Christian Vuust, Urban Hymn (Aero Music)  Christian Vuust, a Danish saxophonist, is joined on this recording by three Americans—Aaron Parks on piano, Ben Street on bass, and Jeff Ballard on drums.  This recording was made in New York after Christian Vuust had immersed himself in the milieu of the urban environment and created nine new songs from this experience.  These songs are characterized by Vuust’s long melodic lines on saxophone.  Though understated, this recording reveals its gems with repeated listenings.  Jeff Ballard makes his presence most known on “Biking the Big Apple” while Aaron Parks solos on many occasions in these songs.
Bebe/Buchanan/Tagel Featuring Helge Andreas Norbakken & Julian Arguelles, Gone 
Playing compositions written by Jakob Buchanan (fugelhorn and trumpet), Kasper Tagel (bass), and Soren Bebe (piano), this Danish quintet also features the work of Julian Arguelles on saxophone and Helge Andreas Norbakken on drums.  Buchanan and Arguelles make up the frontline of this quintet and are backed by a particularly strong rhythm section.  Each musician, nonetheless, gets the chance to solo, but the emphasis is placed on melody instead of a series of solos within any one song.  We are enriched by the funding provided to jazz musicians in Northern Europe, and it is unfortunate that this album has not seen wider coverage outside of Bandcamp except for a review at AllAboutJazz.

Tord Gustavsen Quartet, Extended Circle (ECM) Tord Gustavsen has probably created his best album yet with this quartet. Tore Brunborg appears on about half of the album, making a significant contribution to “Eg Veit I Himmerik Ei Borg,” “Staying There,” “Entrance (Variation),” “Devotion,” “The Embrace,” and “Glow.”  Perhaps Tord Gustavsen will keep this quartet together for at least another album.

Hess/AC/Hess, Spacelab (Gateway Music) Nikolaj Hess on piano is joined by Anders Christensen on bass and Mikkel Hess on drums in this selection of music suitable for late night listening.  This recording highlights the contribution of each instrument although the piano clearly remains the lead instrument.  “Jamil,” “Super 8,” “Altona,” “Sunday Grace,” and “Lu Bird” are particularly memorable.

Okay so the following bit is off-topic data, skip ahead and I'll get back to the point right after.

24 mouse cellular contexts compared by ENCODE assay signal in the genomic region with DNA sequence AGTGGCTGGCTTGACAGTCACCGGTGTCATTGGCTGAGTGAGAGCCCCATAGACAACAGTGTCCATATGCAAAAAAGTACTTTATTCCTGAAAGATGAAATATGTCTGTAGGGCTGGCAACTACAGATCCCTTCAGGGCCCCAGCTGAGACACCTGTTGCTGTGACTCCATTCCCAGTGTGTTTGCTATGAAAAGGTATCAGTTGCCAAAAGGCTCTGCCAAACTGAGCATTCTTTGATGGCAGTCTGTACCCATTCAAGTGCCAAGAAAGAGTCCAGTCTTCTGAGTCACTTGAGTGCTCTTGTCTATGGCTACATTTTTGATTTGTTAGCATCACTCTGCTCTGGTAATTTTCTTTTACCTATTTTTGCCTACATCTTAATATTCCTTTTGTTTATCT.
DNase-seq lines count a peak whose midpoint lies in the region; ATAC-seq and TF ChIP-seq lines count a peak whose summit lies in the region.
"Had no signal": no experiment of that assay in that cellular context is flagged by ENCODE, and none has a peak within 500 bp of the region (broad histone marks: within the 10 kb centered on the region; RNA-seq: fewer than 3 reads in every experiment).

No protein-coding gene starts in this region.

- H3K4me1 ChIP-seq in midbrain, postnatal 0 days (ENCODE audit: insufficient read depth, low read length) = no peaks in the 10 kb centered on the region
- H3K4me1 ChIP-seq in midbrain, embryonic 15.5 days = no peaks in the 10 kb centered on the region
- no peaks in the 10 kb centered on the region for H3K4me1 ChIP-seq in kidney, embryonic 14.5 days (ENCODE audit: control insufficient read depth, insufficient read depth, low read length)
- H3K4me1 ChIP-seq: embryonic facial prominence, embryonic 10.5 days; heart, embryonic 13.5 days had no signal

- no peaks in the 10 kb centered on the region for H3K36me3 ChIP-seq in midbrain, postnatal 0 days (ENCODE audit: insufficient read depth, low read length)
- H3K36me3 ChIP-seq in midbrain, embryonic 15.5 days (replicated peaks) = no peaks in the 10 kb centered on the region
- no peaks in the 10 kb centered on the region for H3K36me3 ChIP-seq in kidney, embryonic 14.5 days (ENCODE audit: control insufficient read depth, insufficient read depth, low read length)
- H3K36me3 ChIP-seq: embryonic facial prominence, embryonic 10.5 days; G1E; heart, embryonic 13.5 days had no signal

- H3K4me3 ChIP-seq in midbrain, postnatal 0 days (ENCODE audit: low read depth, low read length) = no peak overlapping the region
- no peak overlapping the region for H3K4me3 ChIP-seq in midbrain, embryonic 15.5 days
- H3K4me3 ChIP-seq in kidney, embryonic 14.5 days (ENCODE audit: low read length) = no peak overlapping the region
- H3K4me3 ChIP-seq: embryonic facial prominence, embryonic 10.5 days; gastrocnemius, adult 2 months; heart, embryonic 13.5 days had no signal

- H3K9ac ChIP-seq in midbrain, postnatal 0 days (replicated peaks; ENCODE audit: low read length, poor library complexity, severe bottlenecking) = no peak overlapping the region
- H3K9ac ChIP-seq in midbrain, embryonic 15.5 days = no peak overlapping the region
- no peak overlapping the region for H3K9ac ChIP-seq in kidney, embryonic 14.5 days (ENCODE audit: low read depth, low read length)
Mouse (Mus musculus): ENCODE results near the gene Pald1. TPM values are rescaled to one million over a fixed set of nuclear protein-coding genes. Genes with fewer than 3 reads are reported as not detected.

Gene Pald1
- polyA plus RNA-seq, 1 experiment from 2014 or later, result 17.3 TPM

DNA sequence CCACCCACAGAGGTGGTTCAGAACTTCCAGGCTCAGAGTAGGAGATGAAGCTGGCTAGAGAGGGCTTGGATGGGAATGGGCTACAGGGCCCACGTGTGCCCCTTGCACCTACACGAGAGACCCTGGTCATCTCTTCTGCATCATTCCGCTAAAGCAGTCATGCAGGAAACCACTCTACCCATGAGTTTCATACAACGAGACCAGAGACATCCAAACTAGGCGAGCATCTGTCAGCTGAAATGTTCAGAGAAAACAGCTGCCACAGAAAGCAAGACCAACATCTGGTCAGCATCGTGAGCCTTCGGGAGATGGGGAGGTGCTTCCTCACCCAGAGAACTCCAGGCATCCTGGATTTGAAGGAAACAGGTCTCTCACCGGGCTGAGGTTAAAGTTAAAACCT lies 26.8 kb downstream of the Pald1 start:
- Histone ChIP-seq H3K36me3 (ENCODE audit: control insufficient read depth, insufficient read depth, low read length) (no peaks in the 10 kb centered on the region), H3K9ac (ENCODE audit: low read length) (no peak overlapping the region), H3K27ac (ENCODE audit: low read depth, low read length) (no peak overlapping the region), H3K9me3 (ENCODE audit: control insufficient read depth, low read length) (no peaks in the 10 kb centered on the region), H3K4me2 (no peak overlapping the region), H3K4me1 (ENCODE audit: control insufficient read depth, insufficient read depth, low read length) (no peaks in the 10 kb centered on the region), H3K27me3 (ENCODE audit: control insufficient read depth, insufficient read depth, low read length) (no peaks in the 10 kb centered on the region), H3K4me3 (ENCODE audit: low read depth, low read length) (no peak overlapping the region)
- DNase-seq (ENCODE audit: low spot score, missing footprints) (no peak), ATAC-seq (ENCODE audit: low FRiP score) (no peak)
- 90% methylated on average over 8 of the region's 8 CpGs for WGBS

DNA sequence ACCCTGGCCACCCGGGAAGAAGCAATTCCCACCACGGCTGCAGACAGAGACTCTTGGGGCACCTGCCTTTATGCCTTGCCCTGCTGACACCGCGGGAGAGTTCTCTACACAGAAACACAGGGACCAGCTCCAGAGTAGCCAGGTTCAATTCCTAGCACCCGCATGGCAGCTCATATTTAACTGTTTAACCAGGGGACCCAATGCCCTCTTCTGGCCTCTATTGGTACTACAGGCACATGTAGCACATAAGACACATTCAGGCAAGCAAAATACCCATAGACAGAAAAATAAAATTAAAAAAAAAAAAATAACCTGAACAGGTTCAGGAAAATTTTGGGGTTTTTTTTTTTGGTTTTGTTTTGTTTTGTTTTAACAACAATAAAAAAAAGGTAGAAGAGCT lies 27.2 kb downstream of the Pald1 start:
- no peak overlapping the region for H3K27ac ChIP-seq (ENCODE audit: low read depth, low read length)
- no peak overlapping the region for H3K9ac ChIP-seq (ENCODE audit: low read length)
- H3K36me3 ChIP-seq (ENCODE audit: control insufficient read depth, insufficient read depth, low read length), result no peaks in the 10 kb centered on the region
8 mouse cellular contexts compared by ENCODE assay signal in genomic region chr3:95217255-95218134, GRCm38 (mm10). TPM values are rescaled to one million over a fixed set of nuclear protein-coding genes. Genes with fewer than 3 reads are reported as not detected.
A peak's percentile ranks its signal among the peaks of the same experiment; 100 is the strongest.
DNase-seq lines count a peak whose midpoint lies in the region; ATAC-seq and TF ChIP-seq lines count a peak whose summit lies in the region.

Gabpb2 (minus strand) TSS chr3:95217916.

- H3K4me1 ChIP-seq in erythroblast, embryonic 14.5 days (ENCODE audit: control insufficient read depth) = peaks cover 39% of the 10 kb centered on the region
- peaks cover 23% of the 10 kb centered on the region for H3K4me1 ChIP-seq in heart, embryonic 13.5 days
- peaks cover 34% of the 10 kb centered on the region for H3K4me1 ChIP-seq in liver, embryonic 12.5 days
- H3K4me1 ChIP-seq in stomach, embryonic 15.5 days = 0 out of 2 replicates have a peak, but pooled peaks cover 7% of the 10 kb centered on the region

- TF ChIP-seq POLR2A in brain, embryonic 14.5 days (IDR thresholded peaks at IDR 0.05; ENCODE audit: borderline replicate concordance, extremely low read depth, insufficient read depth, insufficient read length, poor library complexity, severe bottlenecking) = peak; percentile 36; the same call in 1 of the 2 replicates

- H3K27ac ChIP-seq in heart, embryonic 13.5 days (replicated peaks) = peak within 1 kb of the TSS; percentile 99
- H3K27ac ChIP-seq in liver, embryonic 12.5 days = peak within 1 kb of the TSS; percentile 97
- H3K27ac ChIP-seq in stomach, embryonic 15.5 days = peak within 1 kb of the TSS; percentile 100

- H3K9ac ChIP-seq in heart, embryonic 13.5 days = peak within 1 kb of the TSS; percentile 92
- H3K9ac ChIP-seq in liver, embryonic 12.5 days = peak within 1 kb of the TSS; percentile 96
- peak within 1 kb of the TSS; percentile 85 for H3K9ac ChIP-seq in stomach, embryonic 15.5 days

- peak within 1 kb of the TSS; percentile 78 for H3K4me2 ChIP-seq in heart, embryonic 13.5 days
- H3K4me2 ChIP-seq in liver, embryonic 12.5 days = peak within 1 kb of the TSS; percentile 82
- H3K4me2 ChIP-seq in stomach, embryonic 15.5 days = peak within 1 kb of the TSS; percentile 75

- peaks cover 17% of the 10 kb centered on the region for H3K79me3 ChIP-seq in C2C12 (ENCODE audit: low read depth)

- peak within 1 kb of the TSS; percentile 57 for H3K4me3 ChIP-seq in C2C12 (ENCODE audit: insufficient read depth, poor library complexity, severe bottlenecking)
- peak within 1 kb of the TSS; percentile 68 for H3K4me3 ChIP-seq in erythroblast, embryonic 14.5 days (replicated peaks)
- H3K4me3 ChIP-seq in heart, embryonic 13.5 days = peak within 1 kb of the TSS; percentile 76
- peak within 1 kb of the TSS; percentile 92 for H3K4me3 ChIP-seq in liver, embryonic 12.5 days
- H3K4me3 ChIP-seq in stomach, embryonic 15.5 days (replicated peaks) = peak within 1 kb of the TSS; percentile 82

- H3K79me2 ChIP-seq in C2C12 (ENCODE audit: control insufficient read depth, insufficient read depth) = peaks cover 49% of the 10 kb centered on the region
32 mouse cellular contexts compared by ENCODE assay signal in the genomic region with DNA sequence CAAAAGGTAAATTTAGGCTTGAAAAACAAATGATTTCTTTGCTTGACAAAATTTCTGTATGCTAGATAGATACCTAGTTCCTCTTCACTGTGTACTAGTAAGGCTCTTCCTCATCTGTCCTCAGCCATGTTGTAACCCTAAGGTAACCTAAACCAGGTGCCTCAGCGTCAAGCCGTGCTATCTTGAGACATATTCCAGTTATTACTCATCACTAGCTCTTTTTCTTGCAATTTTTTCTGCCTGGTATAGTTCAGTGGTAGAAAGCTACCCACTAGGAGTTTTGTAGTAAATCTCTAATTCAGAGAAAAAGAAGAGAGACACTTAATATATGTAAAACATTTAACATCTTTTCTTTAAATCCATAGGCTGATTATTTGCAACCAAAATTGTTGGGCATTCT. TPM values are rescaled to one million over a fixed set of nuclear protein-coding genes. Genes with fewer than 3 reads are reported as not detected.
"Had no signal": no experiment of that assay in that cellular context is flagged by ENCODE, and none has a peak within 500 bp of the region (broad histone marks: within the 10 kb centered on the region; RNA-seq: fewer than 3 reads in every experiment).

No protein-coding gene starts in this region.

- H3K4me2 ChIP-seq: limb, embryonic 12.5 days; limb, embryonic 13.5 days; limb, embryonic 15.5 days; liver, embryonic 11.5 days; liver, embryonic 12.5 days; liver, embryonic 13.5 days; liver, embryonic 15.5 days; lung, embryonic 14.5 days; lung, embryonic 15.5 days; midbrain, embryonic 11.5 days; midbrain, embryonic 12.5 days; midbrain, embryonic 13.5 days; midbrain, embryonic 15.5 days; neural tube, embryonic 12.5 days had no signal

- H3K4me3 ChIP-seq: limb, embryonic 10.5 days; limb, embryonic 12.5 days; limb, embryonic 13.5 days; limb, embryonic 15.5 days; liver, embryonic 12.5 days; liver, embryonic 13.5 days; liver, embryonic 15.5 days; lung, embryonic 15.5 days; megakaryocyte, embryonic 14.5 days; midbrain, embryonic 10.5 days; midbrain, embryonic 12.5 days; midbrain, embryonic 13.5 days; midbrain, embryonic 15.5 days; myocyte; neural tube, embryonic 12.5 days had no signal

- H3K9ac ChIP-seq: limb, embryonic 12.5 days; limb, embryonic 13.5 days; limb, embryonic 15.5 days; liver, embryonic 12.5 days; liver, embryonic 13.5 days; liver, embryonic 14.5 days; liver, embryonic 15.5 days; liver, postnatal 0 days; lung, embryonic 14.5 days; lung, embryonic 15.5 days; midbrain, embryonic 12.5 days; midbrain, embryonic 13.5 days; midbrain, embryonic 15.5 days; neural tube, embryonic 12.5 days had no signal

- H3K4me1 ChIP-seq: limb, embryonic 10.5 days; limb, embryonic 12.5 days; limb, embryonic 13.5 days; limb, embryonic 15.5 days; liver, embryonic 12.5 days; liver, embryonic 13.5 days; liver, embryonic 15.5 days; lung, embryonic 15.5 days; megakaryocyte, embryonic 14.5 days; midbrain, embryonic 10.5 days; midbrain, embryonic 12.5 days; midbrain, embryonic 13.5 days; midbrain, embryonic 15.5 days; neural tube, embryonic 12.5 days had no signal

Trio Johannes Groene, Chasse-Croise  This debut recording of Johannes Groene on saxophone and clarinet and leading a trio composed of Christian Proteau on bass and Claude Lavergne on drums contains some excellent work, with two tracks in particular, “La Grasse Matinee” and “Rostrot,” containing examples of where this trio might go in upcoming recordings.  At other times, such as “Generations,” Johannes Groene plays with a phrase before he takes it apart, exploring where it might lead, while accompanied by this strong and impressive rhythm section.

Kvartett, Vekk This EP of approximately twenty-seven minutes marks the official debut of this quartet that was created in 2013 and is led by the Belgian saxophonist Erik Bogaerts.  It also features the Belgians Lionel Beuvens on drums and Axel Gilain on bass and the Finn Alexi Tuomarila on piano, all of whom are leaders of their own groups.  Of particular note is the bass intro on “Vekk” and the interaction between saxophone and piano on “Masar.”  Let’s hope that we hear from this quartet again in the near future.

Jakob Lind Lauritsen, Shadowing (Gateway Music)  While only a twenty-minute EP, this recording deserves attention because it shows how the traditional piano trio can be expanded with the addition of electronics or what Jakob Lind Lauritsen refers to as “audio art.”  Jakob Lind Lauritsen also plays bass and is joined by Nicolai Majland on piano and Morten Haesum on drums.  As I mentioned in a brief review, the electronics used here serve as an additional instrument.  This EP serves as a snapshot of what we can expect in the future from this trio.

Thursday, December 25, 2014

Giving Thanks

I want to thank Peter Bacon at Jazz Breakfast and Dave Sumner at Bird Is the Worm for including the Red Moon Cafe on their blogrolls. That attention is much appreciated. I plan on devoting more of my posts to jazz reviews, albeit impressionistic ones, in the coming year.

Wednesday, December 24, 2014

In Place of a Christmas Tree



Because artificial Christmas trees are made with PVC plastic and because real Christmas trees are sprayed with pesticides, neither of which we wanted to bring inside our home, my wife and I decided to forgo purchasing a Christmas tree and to decorate our mantle this year. Finding an organic Christmas tree might have been an option if we could have found one and if we could have afforded one once we located it. We think that the alternative worked out quite well. Saving money on not having a tree is an added plus.